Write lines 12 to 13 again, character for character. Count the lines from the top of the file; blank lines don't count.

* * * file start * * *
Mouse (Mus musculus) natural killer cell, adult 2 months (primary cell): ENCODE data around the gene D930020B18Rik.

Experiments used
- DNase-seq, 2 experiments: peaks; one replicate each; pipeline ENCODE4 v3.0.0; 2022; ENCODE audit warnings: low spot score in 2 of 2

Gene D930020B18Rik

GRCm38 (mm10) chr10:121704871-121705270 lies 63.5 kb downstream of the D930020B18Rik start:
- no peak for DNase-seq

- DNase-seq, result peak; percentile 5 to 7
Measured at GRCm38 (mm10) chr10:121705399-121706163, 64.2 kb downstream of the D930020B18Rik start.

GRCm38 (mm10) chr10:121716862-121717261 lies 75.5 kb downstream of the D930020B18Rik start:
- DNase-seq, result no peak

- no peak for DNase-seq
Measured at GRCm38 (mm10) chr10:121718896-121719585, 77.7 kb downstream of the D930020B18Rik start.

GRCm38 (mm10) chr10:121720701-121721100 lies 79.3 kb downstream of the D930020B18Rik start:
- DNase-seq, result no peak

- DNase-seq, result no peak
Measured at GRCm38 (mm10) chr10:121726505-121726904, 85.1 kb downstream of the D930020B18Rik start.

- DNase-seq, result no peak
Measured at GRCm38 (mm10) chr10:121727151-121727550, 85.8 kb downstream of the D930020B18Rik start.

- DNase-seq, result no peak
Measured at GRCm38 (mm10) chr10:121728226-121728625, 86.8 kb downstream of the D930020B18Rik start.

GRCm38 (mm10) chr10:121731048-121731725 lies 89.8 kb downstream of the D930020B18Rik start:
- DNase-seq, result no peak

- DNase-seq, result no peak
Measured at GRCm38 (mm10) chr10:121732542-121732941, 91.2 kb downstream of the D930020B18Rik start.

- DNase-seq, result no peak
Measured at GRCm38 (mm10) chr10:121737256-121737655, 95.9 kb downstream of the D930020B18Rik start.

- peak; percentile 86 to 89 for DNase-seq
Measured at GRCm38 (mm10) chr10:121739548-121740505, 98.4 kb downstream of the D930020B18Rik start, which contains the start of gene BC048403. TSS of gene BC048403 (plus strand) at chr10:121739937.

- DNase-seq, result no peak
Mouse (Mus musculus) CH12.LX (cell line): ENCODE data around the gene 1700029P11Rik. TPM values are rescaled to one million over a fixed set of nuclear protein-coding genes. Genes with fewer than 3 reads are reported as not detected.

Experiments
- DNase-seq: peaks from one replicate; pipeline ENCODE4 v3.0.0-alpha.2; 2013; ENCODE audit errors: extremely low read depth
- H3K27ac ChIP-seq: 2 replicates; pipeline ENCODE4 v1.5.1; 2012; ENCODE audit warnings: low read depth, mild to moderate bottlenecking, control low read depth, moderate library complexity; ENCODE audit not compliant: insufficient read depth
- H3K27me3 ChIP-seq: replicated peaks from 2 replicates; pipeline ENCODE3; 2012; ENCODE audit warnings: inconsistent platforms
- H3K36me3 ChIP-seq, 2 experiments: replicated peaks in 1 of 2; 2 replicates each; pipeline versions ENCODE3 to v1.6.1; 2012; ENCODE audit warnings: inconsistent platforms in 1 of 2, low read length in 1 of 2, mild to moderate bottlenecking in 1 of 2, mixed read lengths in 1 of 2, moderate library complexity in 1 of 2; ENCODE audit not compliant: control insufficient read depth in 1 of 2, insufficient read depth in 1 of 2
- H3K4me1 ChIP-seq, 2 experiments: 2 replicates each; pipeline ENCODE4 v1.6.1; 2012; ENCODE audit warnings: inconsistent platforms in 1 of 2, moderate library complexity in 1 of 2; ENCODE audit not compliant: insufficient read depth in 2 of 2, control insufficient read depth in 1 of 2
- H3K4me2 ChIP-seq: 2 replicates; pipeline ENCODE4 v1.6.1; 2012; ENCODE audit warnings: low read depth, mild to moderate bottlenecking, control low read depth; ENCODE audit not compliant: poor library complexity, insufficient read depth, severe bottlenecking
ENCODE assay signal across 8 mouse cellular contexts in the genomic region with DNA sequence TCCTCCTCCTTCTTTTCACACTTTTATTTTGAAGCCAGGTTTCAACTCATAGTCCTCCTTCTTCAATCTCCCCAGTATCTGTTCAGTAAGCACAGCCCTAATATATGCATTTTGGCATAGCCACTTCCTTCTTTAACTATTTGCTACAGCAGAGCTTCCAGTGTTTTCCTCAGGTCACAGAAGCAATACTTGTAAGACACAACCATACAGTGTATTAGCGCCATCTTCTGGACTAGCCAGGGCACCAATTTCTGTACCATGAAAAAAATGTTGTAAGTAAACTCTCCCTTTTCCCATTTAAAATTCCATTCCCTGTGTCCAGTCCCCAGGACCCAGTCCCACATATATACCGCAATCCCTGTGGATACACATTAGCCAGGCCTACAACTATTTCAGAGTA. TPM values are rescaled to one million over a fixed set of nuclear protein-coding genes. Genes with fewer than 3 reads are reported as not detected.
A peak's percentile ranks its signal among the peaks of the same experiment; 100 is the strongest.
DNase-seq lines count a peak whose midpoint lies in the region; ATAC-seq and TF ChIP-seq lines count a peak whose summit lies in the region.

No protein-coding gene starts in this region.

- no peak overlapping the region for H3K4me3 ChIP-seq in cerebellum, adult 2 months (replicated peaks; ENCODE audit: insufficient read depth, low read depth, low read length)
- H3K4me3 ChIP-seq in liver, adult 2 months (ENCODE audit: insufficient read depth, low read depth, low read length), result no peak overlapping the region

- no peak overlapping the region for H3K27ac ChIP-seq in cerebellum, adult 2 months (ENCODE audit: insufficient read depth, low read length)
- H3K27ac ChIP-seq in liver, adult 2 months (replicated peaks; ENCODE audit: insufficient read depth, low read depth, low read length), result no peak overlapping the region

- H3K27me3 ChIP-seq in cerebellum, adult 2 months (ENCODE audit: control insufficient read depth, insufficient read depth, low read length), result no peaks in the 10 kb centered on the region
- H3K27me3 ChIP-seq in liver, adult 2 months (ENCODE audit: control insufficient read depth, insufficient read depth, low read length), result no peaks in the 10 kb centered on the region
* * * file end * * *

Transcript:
Measured at GRCm38 (mm10) chr10:121718896-121719585, 77.7 kb downstream of the D930020B18Rik start.

GRCm38 (mm10) chr10:121720701-121721100 lies 79.3 kb downstream of the D930020B18Rik start: